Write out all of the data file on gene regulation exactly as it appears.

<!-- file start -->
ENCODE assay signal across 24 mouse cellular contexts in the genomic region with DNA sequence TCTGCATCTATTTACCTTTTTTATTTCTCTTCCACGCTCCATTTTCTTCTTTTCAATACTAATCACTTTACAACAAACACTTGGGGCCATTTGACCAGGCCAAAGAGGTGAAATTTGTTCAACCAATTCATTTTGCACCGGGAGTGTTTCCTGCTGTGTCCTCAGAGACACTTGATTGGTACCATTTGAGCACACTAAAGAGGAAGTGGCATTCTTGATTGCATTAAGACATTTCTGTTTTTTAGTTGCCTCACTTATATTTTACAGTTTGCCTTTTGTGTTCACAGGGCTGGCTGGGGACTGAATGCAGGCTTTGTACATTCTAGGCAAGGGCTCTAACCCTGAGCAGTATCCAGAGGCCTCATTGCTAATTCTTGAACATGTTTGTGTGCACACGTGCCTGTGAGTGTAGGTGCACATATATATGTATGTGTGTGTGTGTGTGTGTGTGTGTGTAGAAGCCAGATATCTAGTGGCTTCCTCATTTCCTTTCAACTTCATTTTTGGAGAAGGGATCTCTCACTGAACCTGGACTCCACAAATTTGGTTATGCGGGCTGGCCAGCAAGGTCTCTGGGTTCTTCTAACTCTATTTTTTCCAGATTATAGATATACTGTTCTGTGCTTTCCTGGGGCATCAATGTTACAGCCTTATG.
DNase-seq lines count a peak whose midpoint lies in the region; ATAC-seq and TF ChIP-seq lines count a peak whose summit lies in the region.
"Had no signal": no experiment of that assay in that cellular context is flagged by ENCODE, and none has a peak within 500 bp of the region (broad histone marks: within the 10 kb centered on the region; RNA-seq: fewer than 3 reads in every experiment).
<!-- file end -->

ENCODE assay signal across 24 mouse cellular contexts in the genomic region with DNA sequence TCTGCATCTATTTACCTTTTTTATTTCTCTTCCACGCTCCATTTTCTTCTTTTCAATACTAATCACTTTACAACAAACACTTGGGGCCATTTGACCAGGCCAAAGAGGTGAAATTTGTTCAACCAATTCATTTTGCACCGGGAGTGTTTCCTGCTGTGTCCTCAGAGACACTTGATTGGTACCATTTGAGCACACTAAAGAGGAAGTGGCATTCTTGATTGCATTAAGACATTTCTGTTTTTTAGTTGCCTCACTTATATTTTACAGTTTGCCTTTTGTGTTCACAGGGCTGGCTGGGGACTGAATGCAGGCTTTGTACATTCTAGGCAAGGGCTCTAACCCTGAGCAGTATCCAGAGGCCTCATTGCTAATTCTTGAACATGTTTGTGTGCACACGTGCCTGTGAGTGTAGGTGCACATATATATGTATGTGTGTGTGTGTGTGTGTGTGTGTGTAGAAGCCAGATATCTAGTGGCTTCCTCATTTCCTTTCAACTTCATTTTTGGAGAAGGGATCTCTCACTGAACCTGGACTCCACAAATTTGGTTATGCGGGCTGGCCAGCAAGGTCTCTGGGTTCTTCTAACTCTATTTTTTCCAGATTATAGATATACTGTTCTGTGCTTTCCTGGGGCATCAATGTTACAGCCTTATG.
DNase-seq lines count a peak whose midpoint lies in the region; ATAC-seq and TF ChIP-seq lines count a peak whose summit lies in the region.
"Had no signal": no experiment of that assay in that cellular context is flagged by ENCODE, and none has a peak within 500 bp of the region (broad histone marks: within the 10 kb centered on the region; RNA-seq: fewer than 3 reads in every experiment).